The head of Sudan’s military transitional council has told the BBC the army will not use force against protesters who want it to leave power.
Lt-Gen Abdel Fattah Abdelrahman Burhan spoke as African leaders extended their ultimatum for the military to organise a return to civilian rule.
The army had warned it would remove protesters camped outside its headquarters in the capital, Khartoum.
President Omar al-Bashir was ousted from power on 11 April after 30 years.
Protesters accuse the military of being “remnants” of the ousted long-time ruler.
Leaders of the protest movement have suspended transition talks and co-operation with the military because they doubt its sincerity to hand over power.
A mass sit-in outside the military HQ has been taking place since 6 April. Five days later Mr Bashir was overthrown and replaced by a military council that promised it would relinquish power to civilians within two years, a proposal rejected by protesters.
Lt-Gen Burhan told the BBC HARDTalk programme that the military had taken control to ensure security in the country.
“Protesters have a right to demonstrate anywhere, and we want to reach an agreement [to hand over power], we are not here to stay. The army will go back to the barracks,” he said.
He added that he was willing to hand over power within days if a consensus can be reached with civilian groups.
Meanwhile, African leaders meeting in Egypt have agreed to extend the African Union’s (AU) 15-day deadline, for the Transitional Military Council (TMC) to give power to civilians, to three months.
“We agreed on the need to give more time to Sudanese authorities and Sudanese parties to implement these measures,” said Egypt’s President Abdel Fattah el-Sisi, who chaired the meeting.
Failure to meet the AU’s deadline could see Sudan suspended from the continental body – a situation that would complicate its political and economic crisis.
How did it all begin?
In December 2018, the government tried to stave off economic collapse by imposing emergency austerity measures and a sharp currency devaluation.
Cuts to bread and fuel subsidies sparked, demonstrations in the east over living standards but the anger soon spread to Khartoum.
The protests quickly widened into demands for the removal of President Bashir, in charge for nearly 30 years and his government.
The Sudanese military toppled Mr Bashir on 11 April but demonstrators have vowed to stay on the streets until there is a move to civilian rule.
Who are the protesters?
The economic problems brought Sudanese from all walks of life on to the streets but the organisation of demonstrations was taken on by the SPA a collaboration of doctors, health workers and lawyers.
A large proportion of the protesters have been women and the demonstrators are mostly young.
Malaria cases appear to be on the rise again after a decade of success in combating the deadly disease.
“This is a landmark moment for immunisations, malaria control, and public health,” Dr Kate O’Brien, Director of Immunisation and Vaccines at the World Health Organization, told the BBC.
According to the most recent annual figures, global malaria cases are no longer falling, sparking concerns about its resurgence.
SPLMalaria in 2017
435,000died of malaria worldwide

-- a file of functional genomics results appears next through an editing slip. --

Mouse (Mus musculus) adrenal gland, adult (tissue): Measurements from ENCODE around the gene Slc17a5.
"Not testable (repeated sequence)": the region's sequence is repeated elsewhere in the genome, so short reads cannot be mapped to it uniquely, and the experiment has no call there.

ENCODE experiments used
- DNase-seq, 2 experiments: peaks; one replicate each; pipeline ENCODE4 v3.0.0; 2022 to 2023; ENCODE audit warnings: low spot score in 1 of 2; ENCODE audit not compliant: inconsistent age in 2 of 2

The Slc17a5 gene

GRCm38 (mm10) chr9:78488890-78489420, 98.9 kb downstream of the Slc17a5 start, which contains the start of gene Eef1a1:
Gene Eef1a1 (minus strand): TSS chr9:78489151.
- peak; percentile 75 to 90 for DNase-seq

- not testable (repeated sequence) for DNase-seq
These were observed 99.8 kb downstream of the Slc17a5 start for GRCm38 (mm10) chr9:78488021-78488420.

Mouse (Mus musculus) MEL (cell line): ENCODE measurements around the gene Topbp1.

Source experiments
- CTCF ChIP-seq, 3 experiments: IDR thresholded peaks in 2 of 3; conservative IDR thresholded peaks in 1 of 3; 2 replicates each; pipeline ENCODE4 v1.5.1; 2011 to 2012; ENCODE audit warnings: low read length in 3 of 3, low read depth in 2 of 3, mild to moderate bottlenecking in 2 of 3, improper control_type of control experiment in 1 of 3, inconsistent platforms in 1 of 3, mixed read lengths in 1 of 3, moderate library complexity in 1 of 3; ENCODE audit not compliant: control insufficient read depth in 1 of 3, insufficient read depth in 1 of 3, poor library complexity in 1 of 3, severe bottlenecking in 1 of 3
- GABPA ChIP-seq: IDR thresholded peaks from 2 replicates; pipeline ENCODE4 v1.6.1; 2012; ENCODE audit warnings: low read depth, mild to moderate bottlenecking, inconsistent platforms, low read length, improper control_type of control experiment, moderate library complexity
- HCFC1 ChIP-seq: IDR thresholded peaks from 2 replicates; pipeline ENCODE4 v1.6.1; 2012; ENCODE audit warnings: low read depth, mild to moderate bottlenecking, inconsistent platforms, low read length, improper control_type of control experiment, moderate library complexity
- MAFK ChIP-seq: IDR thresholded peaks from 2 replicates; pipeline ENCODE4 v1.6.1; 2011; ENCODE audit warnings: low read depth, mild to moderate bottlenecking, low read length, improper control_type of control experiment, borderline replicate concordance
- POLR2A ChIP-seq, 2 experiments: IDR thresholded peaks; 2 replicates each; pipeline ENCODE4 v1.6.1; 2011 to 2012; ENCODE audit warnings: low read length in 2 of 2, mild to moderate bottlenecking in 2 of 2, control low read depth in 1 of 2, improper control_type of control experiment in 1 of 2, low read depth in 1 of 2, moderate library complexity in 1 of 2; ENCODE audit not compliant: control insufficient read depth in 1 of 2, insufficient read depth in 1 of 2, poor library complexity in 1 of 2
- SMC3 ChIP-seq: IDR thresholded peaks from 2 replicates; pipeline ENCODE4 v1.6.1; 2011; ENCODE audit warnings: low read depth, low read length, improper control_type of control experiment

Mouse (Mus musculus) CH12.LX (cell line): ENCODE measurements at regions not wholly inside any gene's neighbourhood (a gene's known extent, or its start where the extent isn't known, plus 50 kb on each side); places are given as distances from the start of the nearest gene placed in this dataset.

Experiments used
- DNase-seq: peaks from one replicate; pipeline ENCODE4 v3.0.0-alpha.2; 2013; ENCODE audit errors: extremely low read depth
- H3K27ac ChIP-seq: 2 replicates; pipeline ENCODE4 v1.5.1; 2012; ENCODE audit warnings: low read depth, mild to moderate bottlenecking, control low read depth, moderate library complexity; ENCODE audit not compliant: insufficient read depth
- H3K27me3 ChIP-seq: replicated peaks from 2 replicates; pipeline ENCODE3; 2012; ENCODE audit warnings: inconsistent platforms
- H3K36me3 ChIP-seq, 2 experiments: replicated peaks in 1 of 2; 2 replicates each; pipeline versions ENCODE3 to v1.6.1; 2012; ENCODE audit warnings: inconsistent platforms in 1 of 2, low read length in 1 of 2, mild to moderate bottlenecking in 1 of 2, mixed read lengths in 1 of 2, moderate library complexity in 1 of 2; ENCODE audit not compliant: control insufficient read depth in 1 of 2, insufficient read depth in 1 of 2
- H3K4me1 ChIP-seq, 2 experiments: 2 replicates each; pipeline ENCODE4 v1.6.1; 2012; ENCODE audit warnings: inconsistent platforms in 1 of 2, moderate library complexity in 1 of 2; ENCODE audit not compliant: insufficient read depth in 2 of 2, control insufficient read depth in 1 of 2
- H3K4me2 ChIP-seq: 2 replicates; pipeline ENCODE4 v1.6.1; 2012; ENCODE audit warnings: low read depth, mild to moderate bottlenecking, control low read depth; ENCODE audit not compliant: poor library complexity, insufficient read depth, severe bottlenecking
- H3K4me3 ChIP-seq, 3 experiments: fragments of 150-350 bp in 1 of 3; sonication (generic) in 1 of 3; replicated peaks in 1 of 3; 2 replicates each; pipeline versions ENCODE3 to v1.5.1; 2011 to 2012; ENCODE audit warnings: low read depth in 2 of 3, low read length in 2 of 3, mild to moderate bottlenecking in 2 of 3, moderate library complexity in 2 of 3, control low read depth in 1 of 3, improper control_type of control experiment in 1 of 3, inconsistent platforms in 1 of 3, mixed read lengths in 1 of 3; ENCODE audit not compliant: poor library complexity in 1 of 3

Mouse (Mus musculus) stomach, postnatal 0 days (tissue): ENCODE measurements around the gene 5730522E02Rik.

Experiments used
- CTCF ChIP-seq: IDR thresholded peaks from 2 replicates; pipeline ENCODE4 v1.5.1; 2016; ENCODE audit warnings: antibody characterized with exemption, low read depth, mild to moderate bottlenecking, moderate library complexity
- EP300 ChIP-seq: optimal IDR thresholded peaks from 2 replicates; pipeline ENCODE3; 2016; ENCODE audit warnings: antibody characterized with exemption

219m infectedAfrica saw more than 90% of cases and deaths
Malawi is the first of three countries chosen for the pilot to roll out the vaccine. It aims to immunise 120,000 children aged two years and below. The other two countries, Ghana and Kenya, will introduce the vaccine in the coming weeks.
The three countries were picked because they already run large programmes to tackle malaria, including the use of bed nets, yet still have high numbers of cases.
How big a problem is malaria?
Malaria kills some 435,000 people around the world each year, the majority of them children. Most of these deaths are in Africa, where more than 250,000 children die every year, according to the World Health Organization (WHO).
Dr O’Brien said that malaria is “a really difficult disease to develop a vaccine against”.
An early trial of the vaccine began in 2009.
“There were seven countries participating in a large trial where over 15,000 children participated,” Dr David Schellenberg, who has been working on the development of the vaccine with the WHO, told the BBC’s Newsday programme.
“[The trial] showed pretty clearly that this vaccine is safe and it is efficacious in terms of its ability to prevent clinical malaria episodes and also severe malaria episodes,” he said.
What difference will the vaccine make?
RTS,S has been more than three decades in the making, with scientists from drugs company GSK creating it in 1987.
Years of testing supported by a host of organisations, including the Path Malaria Vaccine Initiative, and costing an estimated $1bn (£770m), have led to this point.
The nearly 40% efficacy is not high in comparison with vaccines for other diseases, but Dr Schellenberg says RTS,S will add to the preventative measures, such as bed nets and insecticides, already being used.
“Nobody is suggesting that this is a magic bullet,” Dr Schellenberg said.
“It may not sound like much but we’re talking about 40% reduction in severe malaria which unfortunately still has high mortality even when you have good access to good treatment,” he added.
Dr O’Brien said the vaccine lasted for at least for seven years and would target infants because they are most at risk.
The vaccine needs to be given four times – once a month for three months and then a fourth dose 18 months later.